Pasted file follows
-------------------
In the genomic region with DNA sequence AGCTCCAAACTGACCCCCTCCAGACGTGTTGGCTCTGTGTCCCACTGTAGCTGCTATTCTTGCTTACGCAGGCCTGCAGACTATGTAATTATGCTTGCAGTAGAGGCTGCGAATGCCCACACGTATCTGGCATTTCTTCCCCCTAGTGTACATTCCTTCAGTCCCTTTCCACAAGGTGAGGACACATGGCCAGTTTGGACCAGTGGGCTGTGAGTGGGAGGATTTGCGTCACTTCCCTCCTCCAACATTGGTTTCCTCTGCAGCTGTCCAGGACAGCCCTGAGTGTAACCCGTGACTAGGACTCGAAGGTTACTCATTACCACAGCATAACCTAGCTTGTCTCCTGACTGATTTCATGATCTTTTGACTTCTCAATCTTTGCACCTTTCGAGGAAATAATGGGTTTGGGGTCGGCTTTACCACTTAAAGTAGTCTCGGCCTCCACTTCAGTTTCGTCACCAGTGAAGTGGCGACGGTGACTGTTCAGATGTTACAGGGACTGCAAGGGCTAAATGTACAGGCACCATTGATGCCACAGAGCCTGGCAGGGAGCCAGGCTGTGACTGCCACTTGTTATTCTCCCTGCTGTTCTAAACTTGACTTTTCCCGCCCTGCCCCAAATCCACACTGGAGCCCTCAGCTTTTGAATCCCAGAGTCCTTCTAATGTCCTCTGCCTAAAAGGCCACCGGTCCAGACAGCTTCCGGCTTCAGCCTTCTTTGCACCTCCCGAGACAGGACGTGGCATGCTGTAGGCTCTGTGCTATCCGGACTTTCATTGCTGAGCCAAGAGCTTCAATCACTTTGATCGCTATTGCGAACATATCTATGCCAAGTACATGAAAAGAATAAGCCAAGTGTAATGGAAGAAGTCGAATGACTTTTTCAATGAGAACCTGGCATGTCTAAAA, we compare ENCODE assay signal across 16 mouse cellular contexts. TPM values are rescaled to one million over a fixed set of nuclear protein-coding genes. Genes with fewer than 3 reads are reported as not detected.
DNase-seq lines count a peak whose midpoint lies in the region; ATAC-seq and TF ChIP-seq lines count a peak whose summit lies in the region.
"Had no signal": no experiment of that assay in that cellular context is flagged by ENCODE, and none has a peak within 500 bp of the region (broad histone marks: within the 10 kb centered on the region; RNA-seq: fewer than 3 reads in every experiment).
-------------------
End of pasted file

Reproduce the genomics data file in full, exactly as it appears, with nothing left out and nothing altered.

In the genomic region with DNA sequence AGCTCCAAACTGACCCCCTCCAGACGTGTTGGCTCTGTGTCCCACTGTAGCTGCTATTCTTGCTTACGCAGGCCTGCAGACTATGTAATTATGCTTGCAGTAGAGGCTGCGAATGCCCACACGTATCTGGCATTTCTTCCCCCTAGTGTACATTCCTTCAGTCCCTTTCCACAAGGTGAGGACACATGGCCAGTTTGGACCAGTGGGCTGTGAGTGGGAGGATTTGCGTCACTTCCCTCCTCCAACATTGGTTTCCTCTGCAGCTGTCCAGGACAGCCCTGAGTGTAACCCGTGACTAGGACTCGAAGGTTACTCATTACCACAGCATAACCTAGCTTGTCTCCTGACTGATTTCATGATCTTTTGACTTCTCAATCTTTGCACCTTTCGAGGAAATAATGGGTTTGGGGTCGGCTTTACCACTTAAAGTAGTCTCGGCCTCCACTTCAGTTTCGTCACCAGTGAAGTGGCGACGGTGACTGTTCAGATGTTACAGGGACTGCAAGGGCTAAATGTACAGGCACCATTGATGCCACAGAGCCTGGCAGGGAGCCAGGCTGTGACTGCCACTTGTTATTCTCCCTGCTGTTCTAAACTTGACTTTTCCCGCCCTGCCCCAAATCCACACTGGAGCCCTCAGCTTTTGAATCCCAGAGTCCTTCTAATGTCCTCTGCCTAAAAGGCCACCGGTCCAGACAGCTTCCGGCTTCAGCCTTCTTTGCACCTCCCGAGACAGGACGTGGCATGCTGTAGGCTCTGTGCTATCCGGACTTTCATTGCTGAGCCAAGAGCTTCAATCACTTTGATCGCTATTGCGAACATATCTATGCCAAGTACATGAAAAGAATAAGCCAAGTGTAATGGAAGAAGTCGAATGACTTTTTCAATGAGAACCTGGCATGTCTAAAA, we compare ENCODE assay signal across 16 mouse cellular contexts. TPM values are rescaled to one million over a fixed set of nuclear protein-coding genes. Genes with fewer than 3 reads are reported as not detected.
DNase-seq lines count a peak whose midpoint lies in the region; ATAC-seq and TF ChIP-seq lines count a peak whose summit lies in the region.
"Had no signal": no experiment of that assay in that cellular context is flagged by ENCODE, and none has a peak within 500 bp of the region (broad histone marks: within the 10 kb centered on the region; RNA-seq: fewer than 3 reads in every experiment).